STEPHEN SINGER

HARTFORD, Conn. (AP) ¿ Shares of Textron Inc. soared nearly 50 percent Thursday on heightened speculation the manufacturer will be purchased.

Published reports said a group of United Arab Emirates companies and a Kuwaiti firm are offering $21 per share for the Providence, R.I., company that manufactures Bell helicopters, Cessna jets and turf-maintenance equipment. Kuwait newspaper Al-Watan Daily, citing unidentified sources, reported the possible offer earlier.

The jump in the share price followed seven days of increases for Textron on speculation that it would be bought by Lockheed Martin Corp. or Raytheon Co.

Representatives of Lockheed Martin and Raytheon have said the two companies would not comment on rumors or speculation.

Andrew Wilkinson, senior market analyst at Interactive Brokers Group in Greenwich, Conn., said the significant increase Thursday indicates a possible deal may be more than a rumor.

"There's got to be something to it," he said. "It's well-placed speculation."

Still, Wilkinson said there may be questions about a consortium of Middle Eastern companies buying the manufacturer of helicopters that are supplied to the U.S. military. He cited opposition in 2006 to Dubai-owned DP World's plan to run several U.S. ports.

"How happy would this country be seeing a Kuwaiti company buying Bell helicopter?" he asked. "I would imagine there'd be some objections to this deal going through."

Michael Nasto, senior trader at U.S. Global Investors Inc. in San Antonio, said rumors at the beginning of the week, when the highest that Textron shares spiked was 11 percent Monday, are different from what's happening now.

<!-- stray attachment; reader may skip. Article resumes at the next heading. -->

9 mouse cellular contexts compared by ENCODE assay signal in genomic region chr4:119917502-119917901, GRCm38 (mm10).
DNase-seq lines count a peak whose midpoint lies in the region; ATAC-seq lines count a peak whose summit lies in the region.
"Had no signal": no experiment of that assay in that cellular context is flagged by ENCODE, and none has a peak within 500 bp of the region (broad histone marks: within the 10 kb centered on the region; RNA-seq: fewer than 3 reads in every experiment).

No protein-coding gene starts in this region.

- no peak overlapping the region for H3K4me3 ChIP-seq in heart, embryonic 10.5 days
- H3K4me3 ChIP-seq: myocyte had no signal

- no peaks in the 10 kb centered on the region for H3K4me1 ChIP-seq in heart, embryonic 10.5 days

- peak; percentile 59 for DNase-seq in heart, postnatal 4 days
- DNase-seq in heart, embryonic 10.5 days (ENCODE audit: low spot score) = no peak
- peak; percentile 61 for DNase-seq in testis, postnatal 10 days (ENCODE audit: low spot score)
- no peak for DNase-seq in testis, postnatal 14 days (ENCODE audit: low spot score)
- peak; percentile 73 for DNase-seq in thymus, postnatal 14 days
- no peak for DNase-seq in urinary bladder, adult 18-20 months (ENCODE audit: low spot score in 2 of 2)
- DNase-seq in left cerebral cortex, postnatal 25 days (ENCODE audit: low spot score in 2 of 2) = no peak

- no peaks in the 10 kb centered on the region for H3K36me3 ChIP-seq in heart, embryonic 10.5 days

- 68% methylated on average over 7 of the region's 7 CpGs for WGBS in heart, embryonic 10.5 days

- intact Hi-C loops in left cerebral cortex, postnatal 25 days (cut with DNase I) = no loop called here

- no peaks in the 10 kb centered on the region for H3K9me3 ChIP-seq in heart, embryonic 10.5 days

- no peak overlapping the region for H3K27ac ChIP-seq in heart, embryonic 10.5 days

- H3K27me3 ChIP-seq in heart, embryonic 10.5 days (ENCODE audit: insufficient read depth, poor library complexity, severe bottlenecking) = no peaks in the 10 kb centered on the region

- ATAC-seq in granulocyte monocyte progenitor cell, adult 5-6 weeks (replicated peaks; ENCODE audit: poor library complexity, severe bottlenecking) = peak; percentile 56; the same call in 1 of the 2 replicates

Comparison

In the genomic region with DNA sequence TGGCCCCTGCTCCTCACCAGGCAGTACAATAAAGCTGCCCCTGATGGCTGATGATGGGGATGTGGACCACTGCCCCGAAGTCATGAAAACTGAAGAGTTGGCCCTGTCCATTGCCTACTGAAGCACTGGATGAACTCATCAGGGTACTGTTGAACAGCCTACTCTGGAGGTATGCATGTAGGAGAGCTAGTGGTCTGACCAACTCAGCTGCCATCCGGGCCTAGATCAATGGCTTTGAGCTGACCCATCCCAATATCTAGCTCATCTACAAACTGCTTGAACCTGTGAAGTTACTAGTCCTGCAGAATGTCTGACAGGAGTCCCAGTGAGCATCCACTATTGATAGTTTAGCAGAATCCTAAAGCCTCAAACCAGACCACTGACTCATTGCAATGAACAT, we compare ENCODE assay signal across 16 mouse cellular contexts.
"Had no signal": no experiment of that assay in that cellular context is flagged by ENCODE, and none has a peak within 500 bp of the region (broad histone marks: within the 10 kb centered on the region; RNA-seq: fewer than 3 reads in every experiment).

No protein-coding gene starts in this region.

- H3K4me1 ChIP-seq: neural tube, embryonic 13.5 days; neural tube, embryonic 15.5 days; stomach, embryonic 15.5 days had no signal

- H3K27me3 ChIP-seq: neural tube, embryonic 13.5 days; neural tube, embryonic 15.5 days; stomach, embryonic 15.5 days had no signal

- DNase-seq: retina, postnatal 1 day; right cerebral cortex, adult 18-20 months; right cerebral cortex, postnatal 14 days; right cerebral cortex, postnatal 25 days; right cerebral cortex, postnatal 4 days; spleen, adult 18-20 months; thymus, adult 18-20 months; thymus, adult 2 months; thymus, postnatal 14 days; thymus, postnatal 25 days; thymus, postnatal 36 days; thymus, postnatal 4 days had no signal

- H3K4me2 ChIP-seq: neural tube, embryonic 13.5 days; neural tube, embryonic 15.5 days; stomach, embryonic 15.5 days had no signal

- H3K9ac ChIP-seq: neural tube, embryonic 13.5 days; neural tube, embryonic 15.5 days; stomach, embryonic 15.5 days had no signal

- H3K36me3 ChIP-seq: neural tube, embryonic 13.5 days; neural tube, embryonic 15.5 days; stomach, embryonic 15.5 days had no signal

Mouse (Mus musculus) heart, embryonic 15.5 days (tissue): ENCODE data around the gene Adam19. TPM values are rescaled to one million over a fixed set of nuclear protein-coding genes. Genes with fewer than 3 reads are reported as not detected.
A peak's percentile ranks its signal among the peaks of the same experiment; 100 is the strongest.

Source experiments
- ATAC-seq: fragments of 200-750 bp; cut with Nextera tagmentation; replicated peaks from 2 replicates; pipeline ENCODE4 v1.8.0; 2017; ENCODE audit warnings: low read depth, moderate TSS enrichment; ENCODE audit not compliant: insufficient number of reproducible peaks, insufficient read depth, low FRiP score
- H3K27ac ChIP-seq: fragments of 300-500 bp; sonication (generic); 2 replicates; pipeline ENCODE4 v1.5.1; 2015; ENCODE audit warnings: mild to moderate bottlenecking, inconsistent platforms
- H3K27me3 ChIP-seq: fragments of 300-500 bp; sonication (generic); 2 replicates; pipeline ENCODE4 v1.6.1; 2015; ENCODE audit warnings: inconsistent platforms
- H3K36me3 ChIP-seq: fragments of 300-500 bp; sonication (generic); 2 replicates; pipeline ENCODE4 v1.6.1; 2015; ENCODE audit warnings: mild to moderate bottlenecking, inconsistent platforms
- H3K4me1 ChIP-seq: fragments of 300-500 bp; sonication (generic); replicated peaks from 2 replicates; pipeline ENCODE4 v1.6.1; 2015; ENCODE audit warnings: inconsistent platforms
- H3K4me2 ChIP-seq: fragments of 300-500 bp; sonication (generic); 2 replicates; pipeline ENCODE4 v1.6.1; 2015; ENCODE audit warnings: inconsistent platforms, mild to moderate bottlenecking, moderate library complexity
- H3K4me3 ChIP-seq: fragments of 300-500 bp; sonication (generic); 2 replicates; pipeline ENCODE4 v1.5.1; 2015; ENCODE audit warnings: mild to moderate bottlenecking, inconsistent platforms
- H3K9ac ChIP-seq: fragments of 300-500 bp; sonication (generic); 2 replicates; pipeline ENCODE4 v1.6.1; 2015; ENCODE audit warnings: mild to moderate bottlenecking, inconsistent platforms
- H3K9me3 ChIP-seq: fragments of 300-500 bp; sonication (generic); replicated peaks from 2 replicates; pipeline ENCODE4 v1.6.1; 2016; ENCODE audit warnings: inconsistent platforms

"When we hear the rumors, it's one thing," he said. "There's renewed takeover chatter, options chatter spiking. It just kind of gives us a little more confirmation there. There's got to be something to these takeover rumors. It's had legs since Monday."

A spokeswoman for Textron did not immediately return a call seeking comment.

JPMorgan analyst C. Stephen Tusa Jr. said selling Textron is possible, but is overpriced at $21 per share.

"While it is difficult to make a call on today's press report of a possible takeout, we do think it is possible that the company could be sold, which would support the bull thesis that there is value in a sum-of-the-parts break up of the company," he said in a note to investors.

Textron is worth closer to $12 per share, Tusa said.

"That being said, it only takes one high bid to make the market, so we are not saying it does not happen, it just looks expensive to us," he said.

Textron has taken hits on two fronts. It's been battered by the financial crisis and a steep fall in business jet orders.

Analyst Jeffrey Sprague of Citi Investment Research said a possible deal would likely break up Textron. He said the UAE consortium is reportedly interested in Textron's "civil industries," which he said would primarily target Cessna.

The defense operations could then be sold to a U.S. company, avoiding problems of a sale to Mideast companies, he said.

Sprague said Textron's portfolio is worth a minimum of $15 per share.

Last month, it said it plans to further curtail production of Cessna jets this year as customers cancel or defer orders.

And its finance arm, which finances new and used Cessna business jets, golf courses and vacation-resort developments, has been particularly hard-hit by the deteriorating economy. Textron Financial began notifying customers late last year of plans to terminate financing and began advising them to seek alternate funding as part of its liquidation plans.

Shares of Textron soared $4.36 or 47 percent, to $13.47 in afternoon trading. The stock has more than doubled since March 31.

Copyright 2009 Associated Press. All rights reserved. This material may not be published, broadcast, rewritten or redistributed.

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